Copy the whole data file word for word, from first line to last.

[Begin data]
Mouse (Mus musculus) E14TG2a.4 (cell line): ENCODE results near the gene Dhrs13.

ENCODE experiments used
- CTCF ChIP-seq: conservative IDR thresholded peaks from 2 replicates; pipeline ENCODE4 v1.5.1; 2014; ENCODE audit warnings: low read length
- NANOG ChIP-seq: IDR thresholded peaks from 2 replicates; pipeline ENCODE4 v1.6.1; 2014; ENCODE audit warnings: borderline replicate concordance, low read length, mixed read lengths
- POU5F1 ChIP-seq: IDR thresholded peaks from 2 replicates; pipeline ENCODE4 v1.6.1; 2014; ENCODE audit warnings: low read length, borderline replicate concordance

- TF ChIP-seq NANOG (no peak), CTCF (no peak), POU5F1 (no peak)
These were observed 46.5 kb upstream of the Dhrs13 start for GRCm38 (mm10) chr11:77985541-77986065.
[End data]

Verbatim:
Mouse (Mus musculus) E14TG2a.4 (cell line): ENCODE results near the gene Dhrs13.

ENCODE experiments used
- CTCF ChIP-seq: conservative IDR thresholded peaks from 2 replicates; pipeline ENCODE4 v1.5.1; 2014; ENCODE audit warnings: low read length
- NANOG ChIP-seq: IDR thresholded peaks from 2 replicates; pipeline ENCODE4 v1.6.1; 2014; ENCODE audit warnings: borderline replicate concordance, low read length, mixed read lengths
- POU5F1 ChIP-seq: IDR thresholded peaks from 2 replicates; pipeline ENCODE4 v1.6.1; 2014; ENCODE audit warnings: low read length, borderline replicate concordance

- TF ChIP-seq NANOG (no peak), CTCF (no peak), POU5F1 (no peak)
These were observed 46.5 kb upstream of the Dhrs13 start for GRCm38 (mm10) chr11:77985541-77986065.